Breakfast at a roadside café in Kidira, just before the border: a grand baguette filled with a two egg plus onion omelet, and a cup of instant coffee. All for just a dollar. The café, like usual, is just a table, a few chairs and a roof made of straw and plastic, carried by a number of thin wooden poles. We chat with the younger man who owns the café – an unhappy Ivorian. He complains about the lack of money, and explains that he plans to go to Morocco where he would board one of the small boats that, inshallah, would take him to Spain. He is the oldest son of his family, so he has to shoulder the responsibility to support both his parents and his siblings economically. He imagines Spain to be the key to ease that burden, but says that he “isn’t yet ready for the adventure.” So he stays here to run the café for still some time.
The Senegalese immigration is awkwardly situated in the middle of town instead of being along the main road to the border as is often the case. But once we find it, we quickly and without fuss get our exit stamps. We cross the Falémé River on a busy bridge. On the other side, we find the Mali immigration only after passing the whole border town Diboli, as well as a long line of trucks parked on the roadside.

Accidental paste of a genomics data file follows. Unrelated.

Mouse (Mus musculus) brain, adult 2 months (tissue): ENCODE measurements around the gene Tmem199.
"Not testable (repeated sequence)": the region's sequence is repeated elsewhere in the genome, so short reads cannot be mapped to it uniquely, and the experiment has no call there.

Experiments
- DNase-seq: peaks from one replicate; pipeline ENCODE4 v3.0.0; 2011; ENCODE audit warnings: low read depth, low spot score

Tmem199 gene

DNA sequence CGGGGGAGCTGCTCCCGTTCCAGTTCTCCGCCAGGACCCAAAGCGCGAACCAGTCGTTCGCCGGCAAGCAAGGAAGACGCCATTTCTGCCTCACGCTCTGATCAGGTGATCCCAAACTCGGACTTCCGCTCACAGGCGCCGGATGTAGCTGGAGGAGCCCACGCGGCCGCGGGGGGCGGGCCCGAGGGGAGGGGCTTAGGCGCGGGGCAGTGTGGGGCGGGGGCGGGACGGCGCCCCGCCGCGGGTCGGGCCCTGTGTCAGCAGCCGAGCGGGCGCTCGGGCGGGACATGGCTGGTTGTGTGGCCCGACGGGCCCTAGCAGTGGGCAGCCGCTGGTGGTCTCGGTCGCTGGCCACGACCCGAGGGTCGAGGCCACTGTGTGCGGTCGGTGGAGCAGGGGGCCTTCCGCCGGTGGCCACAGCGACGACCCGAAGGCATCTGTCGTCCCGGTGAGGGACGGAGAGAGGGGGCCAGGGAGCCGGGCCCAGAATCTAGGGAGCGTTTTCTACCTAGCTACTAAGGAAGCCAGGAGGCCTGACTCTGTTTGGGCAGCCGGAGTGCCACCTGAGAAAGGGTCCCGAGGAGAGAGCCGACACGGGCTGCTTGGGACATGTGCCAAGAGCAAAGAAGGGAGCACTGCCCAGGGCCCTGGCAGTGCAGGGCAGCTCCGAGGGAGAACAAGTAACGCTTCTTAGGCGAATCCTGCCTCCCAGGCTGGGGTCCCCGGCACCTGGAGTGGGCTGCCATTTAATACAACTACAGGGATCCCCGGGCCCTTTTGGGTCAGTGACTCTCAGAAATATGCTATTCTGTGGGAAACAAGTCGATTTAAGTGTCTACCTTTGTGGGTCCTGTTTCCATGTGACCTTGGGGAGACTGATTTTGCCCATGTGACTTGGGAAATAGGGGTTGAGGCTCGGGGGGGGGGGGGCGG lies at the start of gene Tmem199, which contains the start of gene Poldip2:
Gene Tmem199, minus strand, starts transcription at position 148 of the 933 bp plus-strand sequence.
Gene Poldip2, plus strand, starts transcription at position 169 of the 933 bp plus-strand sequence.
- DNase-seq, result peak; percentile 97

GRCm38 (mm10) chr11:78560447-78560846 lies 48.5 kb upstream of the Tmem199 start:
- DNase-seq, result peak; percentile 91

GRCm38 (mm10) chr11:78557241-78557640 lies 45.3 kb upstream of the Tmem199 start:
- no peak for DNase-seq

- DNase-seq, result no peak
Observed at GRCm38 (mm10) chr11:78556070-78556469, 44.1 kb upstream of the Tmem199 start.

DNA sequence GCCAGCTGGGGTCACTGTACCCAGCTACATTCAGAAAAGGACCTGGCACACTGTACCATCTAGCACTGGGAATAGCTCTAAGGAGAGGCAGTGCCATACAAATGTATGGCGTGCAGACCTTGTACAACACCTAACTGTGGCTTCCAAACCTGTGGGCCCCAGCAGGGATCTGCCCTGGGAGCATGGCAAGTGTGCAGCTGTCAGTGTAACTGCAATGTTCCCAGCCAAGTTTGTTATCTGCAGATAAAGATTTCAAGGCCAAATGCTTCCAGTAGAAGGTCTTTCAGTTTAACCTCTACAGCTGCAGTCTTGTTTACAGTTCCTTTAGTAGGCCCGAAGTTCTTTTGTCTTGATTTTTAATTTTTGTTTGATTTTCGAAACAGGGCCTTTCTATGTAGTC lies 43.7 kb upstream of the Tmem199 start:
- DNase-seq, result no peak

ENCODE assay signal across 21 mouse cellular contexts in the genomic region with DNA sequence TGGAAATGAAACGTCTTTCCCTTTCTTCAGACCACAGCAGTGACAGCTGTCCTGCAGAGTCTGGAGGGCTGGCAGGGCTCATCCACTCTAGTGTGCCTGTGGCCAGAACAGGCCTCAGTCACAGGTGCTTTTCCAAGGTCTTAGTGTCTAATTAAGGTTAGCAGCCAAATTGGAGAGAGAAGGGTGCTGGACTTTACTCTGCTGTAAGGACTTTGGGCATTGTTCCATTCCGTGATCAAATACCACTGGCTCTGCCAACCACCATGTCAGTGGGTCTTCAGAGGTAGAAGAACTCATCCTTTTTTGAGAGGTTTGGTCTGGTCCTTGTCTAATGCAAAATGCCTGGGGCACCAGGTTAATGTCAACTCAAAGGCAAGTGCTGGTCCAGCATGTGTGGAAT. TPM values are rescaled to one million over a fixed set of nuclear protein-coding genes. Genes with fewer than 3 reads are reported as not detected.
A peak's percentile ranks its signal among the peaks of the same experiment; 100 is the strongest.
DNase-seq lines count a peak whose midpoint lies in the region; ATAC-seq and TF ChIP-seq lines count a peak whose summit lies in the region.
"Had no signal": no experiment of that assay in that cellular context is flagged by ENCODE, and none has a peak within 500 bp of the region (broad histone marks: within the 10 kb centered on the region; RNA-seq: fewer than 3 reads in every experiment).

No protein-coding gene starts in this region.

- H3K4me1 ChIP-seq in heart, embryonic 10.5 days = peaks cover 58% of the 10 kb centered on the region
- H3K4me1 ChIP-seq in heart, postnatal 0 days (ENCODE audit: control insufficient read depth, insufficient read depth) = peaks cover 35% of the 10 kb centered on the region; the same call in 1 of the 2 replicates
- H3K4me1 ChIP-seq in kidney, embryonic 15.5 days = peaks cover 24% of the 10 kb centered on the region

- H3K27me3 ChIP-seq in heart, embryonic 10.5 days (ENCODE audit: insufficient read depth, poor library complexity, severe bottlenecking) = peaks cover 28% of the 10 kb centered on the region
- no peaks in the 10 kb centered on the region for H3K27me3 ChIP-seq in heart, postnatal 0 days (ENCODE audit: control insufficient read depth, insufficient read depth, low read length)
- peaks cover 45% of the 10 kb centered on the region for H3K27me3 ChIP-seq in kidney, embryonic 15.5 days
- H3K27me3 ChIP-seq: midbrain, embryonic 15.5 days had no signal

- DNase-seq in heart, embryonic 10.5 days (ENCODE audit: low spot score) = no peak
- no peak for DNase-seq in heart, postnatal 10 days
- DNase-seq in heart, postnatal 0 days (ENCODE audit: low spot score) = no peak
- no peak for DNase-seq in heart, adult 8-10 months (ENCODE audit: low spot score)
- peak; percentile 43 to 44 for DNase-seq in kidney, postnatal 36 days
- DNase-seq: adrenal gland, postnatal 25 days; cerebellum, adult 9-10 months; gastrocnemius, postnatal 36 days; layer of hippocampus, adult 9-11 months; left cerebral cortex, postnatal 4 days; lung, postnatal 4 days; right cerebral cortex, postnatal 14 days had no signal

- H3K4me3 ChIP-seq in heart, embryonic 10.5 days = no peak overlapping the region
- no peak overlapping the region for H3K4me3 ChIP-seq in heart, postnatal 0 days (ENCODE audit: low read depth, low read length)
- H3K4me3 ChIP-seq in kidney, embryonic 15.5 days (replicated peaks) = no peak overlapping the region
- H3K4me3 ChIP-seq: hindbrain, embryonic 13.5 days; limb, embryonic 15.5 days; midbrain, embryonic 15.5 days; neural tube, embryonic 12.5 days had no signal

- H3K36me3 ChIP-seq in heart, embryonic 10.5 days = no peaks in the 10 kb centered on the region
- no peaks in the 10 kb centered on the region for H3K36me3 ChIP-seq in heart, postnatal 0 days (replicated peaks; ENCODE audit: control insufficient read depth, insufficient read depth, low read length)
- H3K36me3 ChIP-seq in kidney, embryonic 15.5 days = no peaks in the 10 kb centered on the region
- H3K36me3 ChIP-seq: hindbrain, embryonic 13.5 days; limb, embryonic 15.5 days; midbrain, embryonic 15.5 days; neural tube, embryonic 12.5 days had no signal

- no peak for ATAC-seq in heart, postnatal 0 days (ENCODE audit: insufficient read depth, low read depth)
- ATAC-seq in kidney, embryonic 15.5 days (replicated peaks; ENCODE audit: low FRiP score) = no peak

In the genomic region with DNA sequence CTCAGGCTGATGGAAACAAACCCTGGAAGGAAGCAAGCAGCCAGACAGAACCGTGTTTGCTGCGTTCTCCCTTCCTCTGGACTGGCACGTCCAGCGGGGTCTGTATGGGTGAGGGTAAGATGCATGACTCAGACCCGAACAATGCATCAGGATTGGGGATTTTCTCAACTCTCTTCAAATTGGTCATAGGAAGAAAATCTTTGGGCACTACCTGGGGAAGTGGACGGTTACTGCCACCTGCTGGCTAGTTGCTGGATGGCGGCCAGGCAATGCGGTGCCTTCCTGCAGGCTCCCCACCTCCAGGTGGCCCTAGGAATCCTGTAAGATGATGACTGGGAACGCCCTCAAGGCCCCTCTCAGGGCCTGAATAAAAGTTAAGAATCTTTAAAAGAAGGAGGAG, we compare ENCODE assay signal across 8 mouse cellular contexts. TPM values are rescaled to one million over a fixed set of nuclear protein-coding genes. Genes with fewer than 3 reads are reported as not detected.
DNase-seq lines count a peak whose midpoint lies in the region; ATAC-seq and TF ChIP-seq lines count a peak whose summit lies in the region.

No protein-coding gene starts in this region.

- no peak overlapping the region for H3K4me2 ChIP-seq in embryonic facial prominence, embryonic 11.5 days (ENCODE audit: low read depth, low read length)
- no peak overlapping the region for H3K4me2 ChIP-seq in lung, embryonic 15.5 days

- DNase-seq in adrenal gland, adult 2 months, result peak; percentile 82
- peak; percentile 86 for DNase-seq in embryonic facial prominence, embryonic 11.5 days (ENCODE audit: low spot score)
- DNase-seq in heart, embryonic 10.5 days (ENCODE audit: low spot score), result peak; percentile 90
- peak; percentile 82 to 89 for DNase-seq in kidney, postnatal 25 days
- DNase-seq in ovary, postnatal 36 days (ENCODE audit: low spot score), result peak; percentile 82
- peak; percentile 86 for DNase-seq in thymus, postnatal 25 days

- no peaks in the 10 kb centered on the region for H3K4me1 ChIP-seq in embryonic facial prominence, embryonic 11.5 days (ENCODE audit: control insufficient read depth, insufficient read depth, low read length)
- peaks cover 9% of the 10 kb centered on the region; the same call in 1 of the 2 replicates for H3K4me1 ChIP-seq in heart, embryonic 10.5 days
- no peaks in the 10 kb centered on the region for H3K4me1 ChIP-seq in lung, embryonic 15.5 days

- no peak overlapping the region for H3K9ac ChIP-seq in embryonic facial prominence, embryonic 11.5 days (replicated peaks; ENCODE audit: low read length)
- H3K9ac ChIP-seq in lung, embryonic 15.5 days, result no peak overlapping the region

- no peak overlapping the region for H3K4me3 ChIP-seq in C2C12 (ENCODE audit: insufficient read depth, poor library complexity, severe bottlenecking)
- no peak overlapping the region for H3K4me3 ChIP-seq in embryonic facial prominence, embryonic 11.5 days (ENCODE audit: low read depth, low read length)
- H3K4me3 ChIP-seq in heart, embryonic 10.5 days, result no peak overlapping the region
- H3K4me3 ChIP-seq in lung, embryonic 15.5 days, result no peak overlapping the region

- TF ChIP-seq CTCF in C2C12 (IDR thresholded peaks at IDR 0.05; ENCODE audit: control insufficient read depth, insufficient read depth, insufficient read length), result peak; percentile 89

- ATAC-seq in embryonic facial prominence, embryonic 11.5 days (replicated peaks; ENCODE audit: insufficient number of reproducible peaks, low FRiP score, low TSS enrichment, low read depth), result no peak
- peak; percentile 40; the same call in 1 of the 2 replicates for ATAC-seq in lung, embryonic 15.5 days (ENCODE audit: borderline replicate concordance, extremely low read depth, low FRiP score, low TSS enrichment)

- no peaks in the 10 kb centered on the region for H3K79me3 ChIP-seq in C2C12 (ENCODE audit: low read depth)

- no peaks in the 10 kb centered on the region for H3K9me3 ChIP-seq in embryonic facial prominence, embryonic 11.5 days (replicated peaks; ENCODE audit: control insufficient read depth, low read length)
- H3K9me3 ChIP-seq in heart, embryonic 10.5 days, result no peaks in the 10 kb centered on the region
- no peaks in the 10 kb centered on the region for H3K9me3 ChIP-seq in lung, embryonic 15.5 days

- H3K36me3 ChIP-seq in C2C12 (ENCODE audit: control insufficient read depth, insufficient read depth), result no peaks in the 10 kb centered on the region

A lone policeman meets us, and says that his boss has taken off with the arrival stamp. “He will soon return,” the officer says, whilst giving us his own phone number. The latter doesn’t come to much surprise – in Africa, the constant seeking for new friends and contacts is a way to enrich an else quite uneventful everyday life. Later, a nervous Senegalese man appears. He makes so much noise when he, too, doesn’t get his exit stamp, that the officer finally snatches our papers, walks into his office and stamps them. The stamp was obviously not missing at all, so maybe he just made it up so to get a chance to chat.
We stop in small village Kouiloumbo to look for water in a shop, and get invited to lunch (rice and meat) by the owner and his family. The small shop is actually just a single, simple shelf leaned against one of the walls in the room. The shelf is filled with small necessities such as tea, sugar, candy and cigarettes. Most of it is divided into small, transparent plastic bags; individual portions small and cheap enough to buy only when there is money to be had. A woman passes by and barters a freshly killed, beheaded lizard (i.e. food) for some tea and sugar.
In a small town further up the road, Ambidédi Sima, we are invited to sleep at the home of an elder woman.